Azeem Rafiq’s legacy is that Yorkshire CCC and cricket can no longer turn a blind eye to racism

It was horrible to watch as a fan of Yorkshire County Cricket Club. It was horrible to watch as a cricket fan. It was horrible to watch as a human being full stop.

Azeem Rafiq in his playing days for Yorkshire (Picture: SWPix.com)

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Azeem Rafiq reduced to tears as he details racism experiences at Yorkshire Count...

When an emotional Azeem Rafiq talked about the “car crash” of his time playing for the team cricket-loving Barnsley boys such as himself dream of representing, watching it felt like rubber-necking.

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But turning a blind eye was what got us here in the first place.

Screen grab from Parliament TV of former cricketer Azeem Rafiq giving evidence at the inquiry into racism he suffered at Yorkshire County Cricket Club, at the Digital, Culture, Media and Sport (DCMS) committee on sport governance at Portcullis House in London.

Cricket has a problem with racists – Rafiq name-checked a few but admirably tried to keep his evidence to the Department for Culture, Media and Sport (DCMS) select committee away from individual name-calling and focused on the bigger picture – but it has a bigger problem with those who did nothing about the racists.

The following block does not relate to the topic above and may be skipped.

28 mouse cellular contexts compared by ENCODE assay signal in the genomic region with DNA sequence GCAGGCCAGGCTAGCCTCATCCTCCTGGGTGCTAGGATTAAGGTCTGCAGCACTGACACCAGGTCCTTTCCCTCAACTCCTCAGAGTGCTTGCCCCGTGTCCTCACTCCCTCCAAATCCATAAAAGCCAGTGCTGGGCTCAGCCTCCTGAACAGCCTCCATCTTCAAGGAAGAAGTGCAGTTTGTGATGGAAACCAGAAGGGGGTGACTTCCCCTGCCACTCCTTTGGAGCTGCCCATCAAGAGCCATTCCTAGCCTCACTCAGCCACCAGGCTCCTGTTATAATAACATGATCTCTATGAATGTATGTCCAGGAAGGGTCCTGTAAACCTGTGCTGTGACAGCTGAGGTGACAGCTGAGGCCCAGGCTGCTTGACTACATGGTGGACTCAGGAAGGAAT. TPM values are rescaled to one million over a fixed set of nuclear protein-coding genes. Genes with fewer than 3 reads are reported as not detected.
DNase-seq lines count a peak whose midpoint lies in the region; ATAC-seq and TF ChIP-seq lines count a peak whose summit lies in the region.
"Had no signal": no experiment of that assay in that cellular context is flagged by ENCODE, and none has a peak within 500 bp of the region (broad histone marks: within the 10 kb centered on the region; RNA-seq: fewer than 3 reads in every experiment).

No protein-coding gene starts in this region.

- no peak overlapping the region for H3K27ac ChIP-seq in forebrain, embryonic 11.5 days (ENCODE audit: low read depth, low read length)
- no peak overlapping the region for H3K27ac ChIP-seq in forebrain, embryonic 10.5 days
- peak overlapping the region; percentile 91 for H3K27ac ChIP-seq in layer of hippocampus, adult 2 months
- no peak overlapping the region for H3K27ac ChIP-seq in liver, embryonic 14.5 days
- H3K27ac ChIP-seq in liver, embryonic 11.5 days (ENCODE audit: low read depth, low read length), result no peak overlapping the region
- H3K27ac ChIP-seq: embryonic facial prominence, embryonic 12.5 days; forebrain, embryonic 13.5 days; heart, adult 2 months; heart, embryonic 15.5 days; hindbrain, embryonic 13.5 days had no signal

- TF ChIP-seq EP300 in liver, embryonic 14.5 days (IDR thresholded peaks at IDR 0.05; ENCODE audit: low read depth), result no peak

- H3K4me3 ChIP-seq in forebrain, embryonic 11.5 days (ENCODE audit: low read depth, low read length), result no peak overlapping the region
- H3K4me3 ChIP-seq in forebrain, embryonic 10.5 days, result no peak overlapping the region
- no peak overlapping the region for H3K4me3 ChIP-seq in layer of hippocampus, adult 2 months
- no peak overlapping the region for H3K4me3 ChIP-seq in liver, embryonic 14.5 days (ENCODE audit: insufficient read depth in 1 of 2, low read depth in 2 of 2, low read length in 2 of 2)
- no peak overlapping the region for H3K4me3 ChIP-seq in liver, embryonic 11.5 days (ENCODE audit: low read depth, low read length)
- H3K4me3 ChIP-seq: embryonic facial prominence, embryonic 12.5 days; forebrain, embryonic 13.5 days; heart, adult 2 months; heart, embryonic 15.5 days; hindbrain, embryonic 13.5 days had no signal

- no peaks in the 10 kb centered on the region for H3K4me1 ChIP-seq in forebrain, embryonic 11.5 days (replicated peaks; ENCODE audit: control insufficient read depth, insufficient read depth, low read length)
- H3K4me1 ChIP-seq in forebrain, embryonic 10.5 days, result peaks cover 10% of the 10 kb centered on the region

As the biggest, most famous cricket club on the planet, Yorkshire have fielded most of the attention over the racism scandal which has put the sport on the news pages and bulletins in a way people hitting balls around with bats so rarely can, but after the events Rafiq’s honesty has set in motion, anyone else in the game, in sport as a whole, who pretends it is not their problem too is deluding themselves.

It was clear Rafiq had not just been let down by negligent, complacent employers, but by his trade union, the Professional Cricketers’ Association, and the game’s governing body, the England and Wales Cricket Board (ECB).

Rafiq had nowhere to turn. His allegations were ignored by his club, by the governing body and by the PCA.

Former Chairman of Yorkshire CCC Roger Hutton arrives for the DCMS Select Committee Hearing at Portcullis House, London. (Picture: Hollie Adams/PA Wire)

No longer should they or anyone turn a blind eye, even if we should not be surprised that others not directly affected by it, did.

For denying it now that it is staring and screaming at us in the face is unforgivable.

Yorkshire County Cricket Club’s profile, and the fact cricket is basically our county’s “national” sport, means this scandal has shone a light so bright it cannot be ignored.

The hope was expressed more than once in the House of Commons committee room that this could be a watershed day for cricket.

But the only employee of Yorkshire County Cricket Club from the time Rafiq played for it who was prepared to give evidence was Rafiq himself.

You could add cowardice to the club’s shameful crime sheet had it not already been inked onto it the day it decided upholding seven complaints made by Rafiq about racism and bullying was no reason to discipline any of its employees.